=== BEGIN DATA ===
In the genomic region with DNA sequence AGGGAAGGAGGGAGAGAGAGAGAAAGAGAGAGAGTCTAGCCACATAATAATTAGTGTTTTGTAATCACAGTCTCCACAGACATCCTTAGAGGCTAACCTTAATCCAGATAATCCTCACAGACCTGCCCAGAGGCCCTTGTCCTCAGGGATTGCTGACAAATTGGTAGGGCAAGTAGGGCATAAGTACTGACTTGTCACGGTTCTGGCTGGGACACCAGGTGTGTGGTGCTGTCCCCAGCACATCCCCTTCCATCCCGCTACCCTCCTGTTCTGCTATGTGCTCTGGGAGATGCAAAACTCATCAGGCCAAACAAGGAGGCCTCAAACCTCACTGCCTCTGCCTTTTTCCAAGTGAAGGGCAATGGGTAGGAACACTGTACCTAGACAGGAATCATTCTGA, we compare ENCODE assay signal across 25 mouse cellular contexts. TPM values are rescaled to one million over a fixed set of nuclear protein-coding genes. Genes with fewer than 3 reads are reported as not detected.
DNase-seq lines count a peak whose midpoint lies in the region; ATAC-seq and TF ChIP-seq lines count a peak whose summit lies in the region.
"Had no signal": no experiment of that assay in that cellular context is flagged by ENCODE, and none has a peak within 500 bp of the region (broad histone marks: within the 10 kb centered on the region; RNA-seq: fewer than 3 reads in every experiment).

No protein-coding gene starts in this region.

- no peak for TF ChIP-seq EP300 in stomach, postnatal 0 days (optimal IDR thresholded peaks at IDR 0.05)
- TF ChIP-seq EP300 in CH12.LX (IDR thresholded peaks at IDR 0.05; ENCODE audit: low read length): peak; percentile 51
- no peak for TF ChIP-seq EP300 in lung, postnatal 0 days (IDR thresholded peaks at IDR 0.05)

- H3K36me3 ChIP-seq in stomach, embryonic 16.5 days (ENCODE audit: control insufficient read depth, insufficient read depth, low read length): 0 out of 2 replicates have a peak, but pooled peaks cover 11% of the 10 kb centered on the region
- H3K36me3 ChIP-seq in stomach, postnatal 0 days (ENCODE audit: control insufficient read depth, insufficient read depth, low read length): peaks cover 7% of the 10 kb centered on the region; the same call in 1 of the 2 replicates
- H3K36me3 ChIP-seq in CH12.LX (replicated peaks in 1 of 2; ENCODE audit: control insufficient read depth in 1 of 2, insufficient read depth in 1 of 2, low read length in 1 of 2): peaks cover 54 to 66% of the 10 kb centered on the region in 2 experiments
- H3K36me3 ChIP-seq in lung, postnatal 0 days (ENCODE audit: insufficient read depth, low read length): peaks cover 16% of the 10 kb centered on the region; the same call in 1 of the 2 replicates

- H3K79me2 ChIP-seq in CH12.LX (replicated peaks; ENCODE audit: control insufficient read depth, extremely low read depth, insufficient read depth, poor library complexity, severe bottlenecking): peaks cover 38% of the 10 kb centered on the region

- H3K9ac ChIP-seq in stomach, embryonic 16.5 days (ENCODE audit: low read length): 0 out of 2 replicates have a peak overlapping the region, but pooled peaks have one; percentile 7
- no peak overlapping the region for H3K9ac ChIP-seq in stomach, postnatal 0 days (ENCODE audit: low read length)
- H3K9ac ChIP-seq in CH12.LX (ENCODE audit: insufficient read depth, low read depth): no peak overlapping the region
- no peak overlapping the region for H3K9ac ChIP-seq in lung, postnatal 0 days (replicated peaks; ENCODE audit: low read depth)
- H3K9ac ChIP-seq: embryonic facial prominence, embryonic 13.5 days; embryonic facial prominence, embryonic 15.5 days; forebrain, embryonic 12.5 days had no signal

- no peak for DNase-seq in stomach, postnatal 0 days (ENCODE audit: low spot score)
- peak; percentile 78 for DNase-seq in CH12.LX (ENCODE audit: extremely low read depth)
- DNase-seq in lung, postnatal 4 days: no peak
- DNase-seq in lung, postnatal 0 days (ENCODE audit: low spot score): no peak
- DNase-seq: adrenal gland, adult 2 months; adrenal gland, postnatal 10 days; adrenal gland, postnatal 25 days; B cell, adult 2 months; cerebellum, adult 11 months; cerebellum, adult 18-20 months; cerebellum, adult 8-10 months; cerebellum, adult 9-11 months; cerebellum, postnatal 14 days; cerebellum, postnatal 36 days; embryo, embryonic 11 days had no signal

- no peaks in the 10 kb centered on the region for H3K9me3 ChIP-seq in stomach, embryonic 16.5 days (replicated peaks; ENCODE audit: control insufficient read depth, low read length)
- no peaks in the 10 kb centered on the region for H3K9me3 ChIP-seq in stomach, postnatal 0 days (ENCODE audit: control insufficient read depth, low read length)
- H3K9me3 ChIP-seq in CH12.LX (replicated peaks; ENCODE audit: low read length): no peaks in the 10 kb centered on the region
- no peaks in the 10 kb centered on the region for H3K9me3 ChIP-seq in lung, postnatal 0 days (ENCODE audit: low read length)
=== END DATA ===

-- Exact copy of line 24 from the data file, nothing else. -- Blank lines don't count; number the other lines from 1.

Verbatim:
- no peaks in the 10 kb centered on the region for H3K9me3 ChIP-seq in stomach, postnatal 0 days (ENCODE audit: control insufficient read depth, low read length)